Engineering student mentors space settlement design competitors

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By Graham Cook

Bhupinder Rathore will accompany 10 high school students to Houston, Texas, to compete in the 18th annual Space Settlement Competition

Simon Fraser University undergrad Bhupinder Rathore is mentoring a group of Surrey high-school students while they create a plan for a city in space. Rathore, a computer engineering student, plans to once again lead his pupils into the 18th annual International Space Settlement Competition, funded by Boeing and NASA.
Rathore spoke with The Peak about the competition, stating that he is “helping them create a proposal for . . . a city in space. We are supposed to provide for everything: food, water, recreation, the dimensions, the material we are going to construct it with, the schedule, the cost . . . the mode of transportation, and the power.” The contest, which includes high school students from around the world, began with an online submission that is sent to the event organizers.
From there, the best submissions were chosen and 12 teams received an invitation to attend the final round in late July at the Lyndon B. Johnston Space Centre, located in Houston, Texas. These top 12 groups are divided into teams, which often span multiple countries, and have 41 hours to work together to create a new proposal. This time, the information from their previous proposal on the internet is no longer allowed to be used. The teams instead utilize their mentor, NASA’s library, and supporting astronauts and engineers. Rathore’s group will be working with teams from Colorado, Pakistan, and Australia.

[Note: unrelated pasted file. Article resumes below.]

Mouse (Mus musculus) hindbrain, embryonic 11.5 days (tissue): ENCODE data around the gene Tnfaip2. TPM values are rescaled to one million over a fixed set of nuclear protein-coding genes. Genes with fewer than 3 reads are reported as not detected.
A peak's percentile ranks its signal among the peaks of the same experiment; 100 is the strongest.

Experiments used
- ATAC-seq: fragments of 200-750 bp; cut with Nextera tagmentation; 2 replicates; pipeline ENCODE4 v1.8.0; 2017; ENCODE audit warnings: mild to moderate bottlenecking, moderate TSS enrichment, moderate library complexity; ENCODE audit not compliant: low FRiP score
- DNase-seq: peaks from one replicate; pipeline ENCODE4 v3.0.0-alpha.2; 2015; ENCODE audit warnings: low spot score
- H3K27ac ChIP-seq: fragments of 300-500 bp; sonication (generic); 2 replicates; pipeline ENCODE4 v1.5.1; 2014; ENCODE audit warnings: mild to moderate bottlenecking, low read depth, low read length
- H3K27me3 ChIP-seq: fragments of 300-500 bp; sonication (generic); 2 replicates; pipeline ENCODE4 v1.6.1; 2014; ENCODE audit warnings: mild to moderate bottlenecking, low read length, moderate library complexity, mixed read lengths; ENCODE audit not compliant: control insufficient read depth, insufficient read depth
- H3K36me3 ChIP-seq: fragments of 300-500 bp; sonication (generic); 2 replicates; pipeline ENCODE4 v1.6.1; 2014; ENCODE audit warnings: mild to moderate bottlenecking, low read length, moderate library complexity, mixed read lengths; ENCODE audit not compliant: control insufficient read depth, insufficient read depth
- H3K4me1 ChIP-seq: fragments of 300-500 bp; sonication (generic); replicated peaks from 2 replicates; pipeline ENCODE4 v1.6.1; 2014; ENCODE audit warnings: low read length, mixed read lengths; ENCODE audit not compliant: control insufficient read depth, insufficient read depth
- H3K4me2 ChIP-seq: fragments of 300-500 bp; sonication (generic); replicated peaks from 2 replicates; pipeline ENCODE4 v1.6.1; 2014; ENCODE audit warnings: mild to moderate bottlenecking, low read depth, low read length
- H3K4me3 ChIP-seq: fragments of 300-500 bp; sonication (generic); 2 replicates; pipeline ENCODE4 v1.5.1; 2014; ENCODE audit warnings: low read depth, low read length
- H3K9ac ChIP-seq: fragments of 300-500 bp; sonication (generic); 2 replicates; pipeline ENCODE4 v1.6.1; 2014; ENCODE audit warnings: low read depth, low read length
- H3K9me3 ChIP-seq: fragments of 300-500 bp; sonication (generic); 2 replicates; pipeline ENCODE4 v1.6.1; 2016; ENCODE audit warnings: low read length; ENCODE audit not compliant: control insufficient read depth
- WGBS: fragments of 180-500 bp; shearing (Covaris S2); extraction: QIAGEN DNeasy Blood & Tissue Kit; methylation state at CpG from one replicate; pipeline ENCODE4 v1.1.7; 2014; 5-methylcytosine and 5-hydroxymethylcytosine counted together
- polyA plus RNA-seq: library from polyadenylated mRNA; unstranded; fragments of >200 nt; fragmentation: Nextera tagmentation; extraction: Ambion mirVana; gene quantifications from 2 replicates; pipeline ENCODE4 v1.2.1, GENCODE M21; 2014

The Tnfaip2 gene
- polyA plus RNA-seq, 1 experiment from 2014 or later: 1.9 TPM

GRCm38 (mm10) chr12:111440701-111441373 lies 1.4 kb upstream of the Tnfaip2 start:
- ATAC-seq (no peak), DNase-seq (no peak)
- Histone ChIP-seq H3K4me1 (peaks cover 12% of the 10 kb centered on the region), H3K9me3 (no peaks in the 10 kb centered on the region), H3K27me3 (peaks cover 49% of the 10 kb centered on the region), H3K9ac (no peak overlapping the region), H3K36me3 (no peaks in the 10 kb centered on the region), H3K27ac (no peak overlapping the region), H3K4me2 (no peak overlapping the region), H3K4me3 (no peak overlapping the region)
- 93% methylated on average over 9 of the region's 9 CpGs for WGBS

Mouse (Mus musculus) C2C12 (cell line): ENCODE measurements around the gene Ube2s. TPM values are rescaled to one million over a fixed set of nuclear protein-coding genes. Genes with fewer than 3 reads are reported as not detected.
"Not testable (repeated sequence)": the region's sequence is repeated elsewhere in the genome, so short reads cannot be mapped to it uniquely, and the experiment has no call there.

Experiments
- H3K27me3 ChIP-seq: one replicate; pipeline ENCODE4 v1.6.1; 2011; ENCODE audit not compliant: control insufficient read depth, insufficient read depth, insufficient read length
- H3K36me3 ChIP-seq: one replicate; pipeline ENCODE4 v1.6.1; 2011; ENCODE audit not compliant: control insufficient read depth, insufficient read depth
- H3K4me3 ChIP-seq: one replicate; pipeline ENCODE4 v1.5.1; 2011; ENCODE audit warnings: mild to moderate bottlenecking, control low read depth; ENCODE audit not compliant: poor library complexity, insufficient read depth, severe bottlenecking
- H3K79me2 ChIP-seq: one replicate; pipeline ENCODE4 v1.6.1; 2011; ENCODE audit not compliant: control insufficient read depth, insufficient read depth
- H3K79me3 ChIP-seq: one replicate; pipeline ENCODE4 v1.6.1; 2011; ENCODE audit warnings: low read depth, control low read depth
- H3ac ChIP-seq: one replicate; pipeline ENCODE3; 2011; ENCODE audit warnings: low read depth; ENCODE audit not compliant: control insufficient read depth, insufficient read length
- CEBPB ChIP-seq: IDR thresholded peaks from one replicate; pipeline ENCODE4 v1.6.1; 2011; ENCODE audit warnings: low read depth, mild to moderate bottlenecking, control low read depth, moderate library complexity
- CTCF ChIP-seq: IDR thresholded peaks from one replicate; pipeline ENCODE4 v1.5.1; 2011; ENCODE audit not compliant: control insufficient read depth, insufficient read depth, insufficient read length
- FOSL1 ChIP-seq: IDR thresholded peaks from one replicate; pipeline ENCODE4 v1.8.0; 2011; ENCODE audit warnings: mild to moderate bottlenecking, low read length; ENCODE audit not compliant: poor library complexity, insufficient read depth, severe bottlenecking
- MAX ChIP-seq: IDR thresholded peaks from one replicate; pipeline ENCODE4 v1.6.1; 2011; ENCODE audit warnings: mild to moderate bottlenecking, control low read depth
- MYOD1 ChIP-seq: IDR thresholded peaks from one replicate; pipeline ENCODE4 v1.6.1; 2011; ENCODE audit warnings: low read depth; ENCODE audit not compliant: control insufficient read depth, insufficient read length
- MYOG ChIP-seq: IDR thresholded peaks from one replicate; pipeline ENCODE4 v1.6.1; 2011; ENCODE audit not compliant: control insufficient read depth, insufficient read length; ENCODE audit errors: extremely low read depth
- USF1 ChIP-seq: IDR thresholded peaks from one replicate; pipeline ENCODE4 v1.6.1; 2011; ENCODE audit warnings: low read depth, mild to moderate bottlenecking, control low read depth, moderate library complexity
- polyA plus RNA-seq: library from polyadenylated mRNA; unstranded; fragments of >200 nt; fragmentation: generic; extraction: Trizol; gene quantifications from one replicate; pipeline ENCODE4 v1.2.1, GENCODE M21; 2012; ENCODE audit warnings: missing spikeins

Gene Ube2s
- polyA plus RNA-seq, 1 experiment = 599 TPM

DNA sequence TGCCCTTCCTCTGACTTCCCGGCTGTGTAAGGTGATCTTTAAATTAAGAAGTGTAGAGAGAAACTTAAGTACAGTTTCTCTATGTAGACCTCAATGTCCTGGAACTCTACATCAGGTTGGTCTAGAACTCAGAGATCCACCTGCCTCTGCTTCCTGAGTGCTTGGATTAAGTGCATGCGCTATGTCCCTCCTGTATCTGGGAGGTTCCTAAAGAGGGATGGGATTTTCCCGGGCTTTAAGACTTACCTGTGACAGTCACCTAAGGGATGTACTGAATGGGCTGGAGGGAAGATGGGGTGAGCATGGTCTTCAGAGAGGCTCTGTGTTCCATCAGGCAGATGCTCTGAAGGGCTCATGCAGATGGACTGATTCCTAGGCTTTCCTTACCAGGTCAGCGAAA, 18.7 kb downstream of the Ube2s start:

He stated that this provided one of the most prevalent challenges last year, as there are cultural and language barriers to overcome. One problem that he said could arise with this year’s pairing is a possible lack of co-operation between the Pakistanis and the Americans.
Rathore said that he was drawn to this work, as he “was always into space.” He added, “last year one of the high school students who was my friend told me that there is a high school competition and that they wanted to do it, but they did not have anyone to guide them.” The student knew that Rathore had an interest in space and requested that he be their mentor. Rathore then made a small presentation to the high school’s administrators, who were in favour of the idea.
According to Rathore, one of the most interesting things about the competition is that it spans multiple fields other than physics and engineering, such as biology and business. He stated that it “gives [the students] a demo of actual engineering. . . . You have a project, a deadline, and a CEO yelling at you.” He added that “last year it was the first Canadian team to make it to finals, this year it’s the second Canadian team to make it to finals. . . . we didn’t win last year . . . hopefully we’ll win this year.”